Tuesday, 28 March 2017
Helping mums-to-be through microbiome research
Around 400,000 pregnant women around the world every year are affected by intrahepatic cholestasis of pregnancy (ICP), a potentially serious liver disorder.
Ferring is collaborating with Sweden-based MetaboGen, a research-driven company with a focus on the microbiome and its impact on health, to develop products to treat ICP. We caught up with Sara Malcus, CEO of MetaboGen, to find out more about the research and development collaboration, the microbiome and her personal commitment to improving maternal health.
Tell us a bit about yourself
Sara: I’ve been working with start-up companies and early pharma or medical projects for the past ten years. Before that, I completed a PhD in immunology and inflammation medicine. That’s where I became interested in applying my medical knowledge to product development.
How long have you been involved in microbiome research?
Sara: I’ve been working on the microbiome for almost a decade now. I have the pleasure of working closely with two of the early pioneers of the microbiome field, Professor Fredrik Bäckhed and Professor Jens Nielsen. Ten years ago, not many people believed in the significance of the microbiome and its impact on human health and disease. However, over the past decade there’s been a significant shift in people’s attitudes. It’s fantastic - suddenly people are paying attention to the microbiome, more and more scientists are wanting to work in the area, and the industry is coming on board as well.
Why focus on the microbiome in pregnancy?
Sara: The microbiome is best known in the context of the gut, and most studies to date have been on this area. But the microbiome is not just about gut health, it’s much broader than that. For instance, the skin has its own microbiome, as does the lung, the vagina, and the uterus. There are so many potential applications and connections between the various microbiomes in the body and different health conditions. As a company, we were looking to find our niche in the microbiome area, and that quickly became pregnancy and obstetrics. That’s where our collaboration with Ferring comes in. Together we want to develop an effective treatment that can improve both quality of life and quality of treatment for patients with ICP, which is a little known but potentially serious condition.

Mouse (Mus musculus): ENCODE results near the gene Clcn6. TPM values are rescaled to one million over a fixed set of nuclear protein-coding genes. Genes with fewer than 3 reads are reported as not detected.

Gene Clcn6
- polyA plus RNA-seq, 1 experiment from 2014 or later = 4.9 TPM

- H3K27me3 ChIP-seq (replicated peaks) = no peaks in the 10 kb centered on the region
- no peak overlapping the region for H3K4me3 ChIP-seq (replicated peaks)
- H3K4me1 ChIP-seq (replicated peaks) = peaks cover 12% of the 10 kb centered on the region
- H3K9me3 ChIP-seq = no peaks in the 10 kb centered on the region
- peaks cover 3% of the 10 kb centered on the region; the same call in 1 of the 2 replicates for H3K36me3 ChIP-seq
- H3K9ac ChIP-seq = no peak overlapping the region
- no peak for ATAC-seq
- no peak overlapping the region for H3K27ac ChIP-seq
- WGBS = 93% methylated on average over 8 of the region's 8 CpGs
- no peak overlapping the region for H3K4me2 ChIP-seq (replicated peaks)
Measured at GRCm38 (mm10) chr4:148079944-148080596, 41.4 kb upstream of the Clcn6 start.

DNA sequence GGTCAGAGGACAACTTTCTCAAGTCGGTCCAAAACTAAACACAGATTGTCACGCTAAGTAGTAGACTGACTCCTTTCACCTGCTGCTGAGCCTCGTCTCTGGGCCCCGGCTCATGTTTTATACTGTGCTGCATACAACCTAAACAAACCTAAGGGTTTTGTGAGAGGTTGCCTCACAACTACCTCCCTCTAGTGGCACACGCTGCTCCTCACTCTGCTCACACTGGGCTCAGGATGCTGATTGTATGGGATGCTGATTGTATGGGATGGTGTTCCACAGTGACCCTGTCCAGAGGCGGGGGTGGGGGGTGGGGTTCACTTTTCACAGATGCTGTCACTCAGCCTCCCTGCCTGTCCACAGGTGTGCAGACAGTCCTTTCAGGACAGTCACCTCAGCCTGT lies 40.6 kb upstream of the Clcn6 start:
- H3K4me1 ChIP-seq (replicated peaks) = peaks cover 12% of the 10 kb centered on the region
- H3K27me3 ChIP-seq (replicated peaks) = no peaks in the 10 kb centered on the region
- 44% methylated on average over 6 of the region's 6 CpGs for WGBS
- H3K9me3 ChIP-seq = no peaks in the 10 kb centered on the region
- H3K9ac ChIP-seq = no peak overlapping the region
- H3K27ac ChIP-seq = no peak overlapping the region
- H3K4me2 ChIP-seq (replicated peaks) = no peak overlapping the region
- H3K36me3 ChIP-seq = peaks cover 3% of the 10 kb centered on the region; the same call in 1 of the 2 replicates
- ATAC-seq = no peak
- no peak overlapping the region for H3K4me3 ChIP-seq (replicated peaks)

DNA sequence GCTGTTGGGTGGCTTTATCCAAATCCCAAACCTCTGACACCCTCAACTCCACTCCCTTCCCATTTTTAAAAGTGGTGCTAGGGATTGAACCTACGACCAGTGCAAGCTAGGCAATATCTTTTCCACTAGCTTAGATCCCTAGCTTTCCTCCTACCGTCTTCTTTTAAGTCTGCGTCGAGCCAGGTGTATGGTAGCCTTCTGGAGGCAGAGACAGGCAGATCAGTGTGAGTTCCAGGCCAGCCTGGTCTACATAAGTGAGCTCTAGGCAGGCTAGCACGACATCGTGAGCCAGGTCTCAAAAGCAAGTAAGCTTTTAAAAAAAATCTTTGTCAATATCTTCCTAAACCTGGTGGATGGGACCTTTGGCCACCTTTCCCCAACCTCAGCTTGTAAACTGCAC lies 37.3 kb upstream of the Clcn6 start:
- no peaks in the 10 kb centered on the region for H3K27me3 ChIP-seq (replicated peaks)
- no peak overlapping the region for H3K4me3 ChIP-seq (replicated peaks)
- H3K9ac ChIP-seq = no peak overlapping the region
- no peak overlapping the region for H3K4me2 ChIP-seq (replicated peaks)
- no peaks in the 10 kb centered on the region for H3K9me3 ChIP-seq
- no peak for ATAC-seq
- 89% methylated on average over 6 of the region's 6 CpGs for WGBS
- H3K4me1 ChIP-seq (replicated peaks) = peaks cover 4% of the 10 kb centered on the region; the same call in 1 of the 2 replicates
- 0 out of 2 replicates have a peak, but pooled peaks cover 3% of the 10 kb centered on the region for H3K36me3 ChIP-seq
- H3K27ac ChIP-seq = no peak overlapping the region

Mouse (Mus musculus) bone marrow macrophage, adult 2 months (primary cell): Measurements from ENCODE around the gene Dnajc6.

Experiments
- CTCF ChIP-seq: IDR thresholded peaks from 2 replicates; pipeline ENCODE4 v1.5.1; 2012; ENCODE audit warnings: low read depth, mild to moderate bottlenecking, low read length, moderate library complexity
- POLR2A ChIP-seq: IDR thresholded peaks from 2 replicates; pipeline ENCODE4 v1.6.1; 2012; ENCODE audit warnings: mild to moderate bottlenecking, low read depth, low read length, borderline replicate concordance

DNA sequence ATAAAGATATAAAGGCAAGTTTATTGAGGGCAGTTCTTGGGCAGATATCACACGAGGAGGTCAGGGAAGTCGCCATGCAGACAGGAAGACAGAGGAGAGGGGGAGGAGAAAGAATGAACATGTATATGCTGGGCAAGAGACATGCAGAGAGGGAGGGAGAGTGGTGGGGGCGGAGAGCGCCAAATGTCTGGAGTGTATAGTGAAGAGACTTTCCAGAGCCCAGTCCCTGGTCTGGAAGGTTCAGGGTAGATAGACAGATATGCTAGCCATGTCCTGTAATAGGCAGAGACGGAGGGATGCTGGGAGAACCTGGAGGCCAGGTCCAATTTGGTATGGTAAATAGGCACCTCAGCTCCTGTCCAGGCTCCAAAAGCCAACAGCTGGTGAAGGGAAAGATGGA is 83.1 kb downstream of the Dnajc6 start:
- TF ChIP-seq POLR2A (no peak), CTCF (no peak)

What are the symptoms and complications of ICP?
Sara: The main symptom of ICP is itching, which can be intense and very uncomfortable for the mother. It’s also a recurrent condition, and actually up to 70% of women who have been diagnosed with ICP during their first pregnancy will be affected again in following pregnancies. There are also links between ICP, preterm birth and gestational diabetes.
What motivates you to work in this area?
Sara: For a start, the science is so fascinating. The possibility of finding new solutions for little understood, transitory conditions such as ICP is extremely motivating from both a scientific perspective and a personal perspective. Knowing that your work could help both mother and child – what better motivation?
I’m also a mother of two daughters, and my father is an obstetrician, so pregnancy, pregnancy-related conditions and preterm birth were subjects that were frequently discussed around the dinner table!
Learn more about the microbiome and Ferring’s work in this area in our infographic: Exploring the secrets of the microbiome
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